"Johnson has a very well-developed touch and is great around the basket," said one Western Conference scout who observed Johnson at a mini-tournament in Chicago in late November. "But he also plays with impeccable poise and maturity."

The poise lets Johnson focus squarely on his game; he claims he doesn't keep track of his stats, and his coach and teammates vouch for him on that count. And the maturity helps him take the good performances in stride (like his 49 points on 15-for-29 shooting that helped JSU down UTEP) and shrug off the ones that aren't up to par (a 9-for-25 night against defending champ Southern on Monday).

"I've got confidence that I can shoot my way out of any slump," Johnson said. "That's my job, to score. Even if it's not working at the free-throw line, I'm getting those extra repetitions to get my stroke down again."

"It doesn't matter because he's going to give you something where there's nothing there," Anderson said. "A kid like that, you can't collar him too much, you've got to let the leash out."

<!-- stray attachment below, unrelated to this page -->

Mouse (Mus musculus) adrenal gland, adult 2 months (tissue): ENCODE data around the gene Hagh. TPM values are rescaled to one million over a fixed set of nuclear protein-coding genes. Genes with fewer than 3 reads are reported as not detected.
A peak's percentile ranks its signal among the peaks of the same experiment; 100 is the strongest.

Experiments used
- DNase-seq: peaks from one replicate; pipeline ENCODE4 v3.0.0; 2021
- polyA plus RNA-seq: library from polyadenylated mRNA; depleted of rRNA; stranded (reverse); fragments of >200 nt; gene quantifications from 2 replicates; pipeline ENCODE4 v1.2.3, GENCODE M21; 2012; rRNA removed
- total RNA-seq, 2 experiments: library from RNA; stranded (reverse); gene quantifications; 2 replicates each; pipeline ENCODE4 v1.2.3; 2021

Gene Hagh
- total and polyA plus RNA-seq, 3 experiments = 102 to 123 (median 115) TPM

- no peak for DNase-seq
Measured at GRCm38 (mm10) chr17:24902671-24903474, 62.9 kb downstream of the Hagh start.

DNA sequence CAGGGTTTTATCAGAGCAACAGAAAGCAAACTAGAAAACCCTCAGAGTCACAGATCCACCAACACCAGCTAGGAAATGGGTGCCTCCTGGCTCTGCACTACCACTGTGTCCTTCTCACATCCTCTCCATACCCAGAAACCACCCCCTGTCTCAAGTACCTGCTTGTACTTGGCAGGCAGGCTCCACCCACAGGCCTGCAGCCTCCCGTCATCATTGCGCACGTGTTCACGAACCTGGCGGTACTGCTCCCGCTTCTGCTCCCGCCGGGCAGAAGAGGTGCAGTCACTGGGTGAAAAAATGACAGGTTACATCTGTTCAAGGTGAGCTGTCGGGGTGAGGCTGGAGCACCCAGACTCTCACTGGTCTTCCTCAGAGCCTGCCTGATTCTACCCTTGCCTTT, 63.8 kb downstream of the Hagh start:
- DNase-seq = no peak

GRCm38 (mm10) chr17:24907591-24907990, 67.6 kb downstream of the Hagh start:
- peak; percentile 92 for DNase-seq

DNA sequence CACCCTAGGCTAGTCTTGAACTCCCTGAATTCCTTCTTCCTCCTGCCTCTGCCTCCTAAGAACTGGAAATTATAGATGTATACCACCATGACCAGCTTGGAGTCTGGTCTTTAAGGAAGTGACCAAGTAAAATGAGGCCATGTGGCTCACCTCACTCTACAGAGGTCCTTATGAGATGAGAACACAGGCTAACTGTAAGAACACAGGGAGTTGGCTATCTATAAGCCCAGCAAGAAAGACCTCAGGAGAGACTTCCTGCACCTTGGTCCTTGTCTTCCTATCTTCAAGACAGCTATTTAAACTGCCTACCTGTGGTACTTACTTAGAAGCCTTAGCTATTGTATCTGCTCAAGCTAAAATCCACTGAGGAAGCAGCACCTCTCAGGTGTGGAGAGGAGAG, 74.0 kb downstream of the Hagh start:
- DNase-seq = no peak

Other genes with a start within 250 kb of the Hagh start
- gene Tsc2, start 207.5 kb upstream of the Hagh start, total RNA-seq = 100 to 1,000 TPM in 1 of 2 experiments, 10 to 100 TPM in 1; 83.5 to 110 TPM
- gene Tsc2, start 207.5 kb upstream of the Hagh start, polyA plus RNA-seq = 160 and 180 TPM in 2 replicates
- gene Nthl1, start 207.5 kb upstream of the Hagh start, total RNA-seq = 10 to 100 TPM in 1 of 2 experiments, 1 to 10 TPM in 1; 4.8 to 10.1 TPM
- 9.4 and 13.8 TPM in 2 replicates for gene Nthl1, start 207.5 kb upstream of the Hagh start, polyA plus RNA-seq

But Johnson doesn't take his responsibilities as team leader and the conference's focal point lightly.

"Night in and night out, I know I have to prove myself to somebody," he said. "They're not only watching me for what I can do, they're also judging me on what they think I can't do, and I love that challenge."

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There's an alternate reality in which some other player is dominating the SWAC basketball scoring race, one where the scouts are out watching someone else instead. In a previous and recent incarnation, Johnson was a baseball player, a fireballing pitching prospect who could make you swing way too early with a devastating changeup.

"I only really started basketball on a competitive level recently," Johnson said. "I only played one AAU summer when I was 12 years old. Other than that, I played a little at the YMCA, I played middle school basketball, stuff like that. I played in ninth grade, but I didn't play in 10th grade because I wanted to focus on baseball."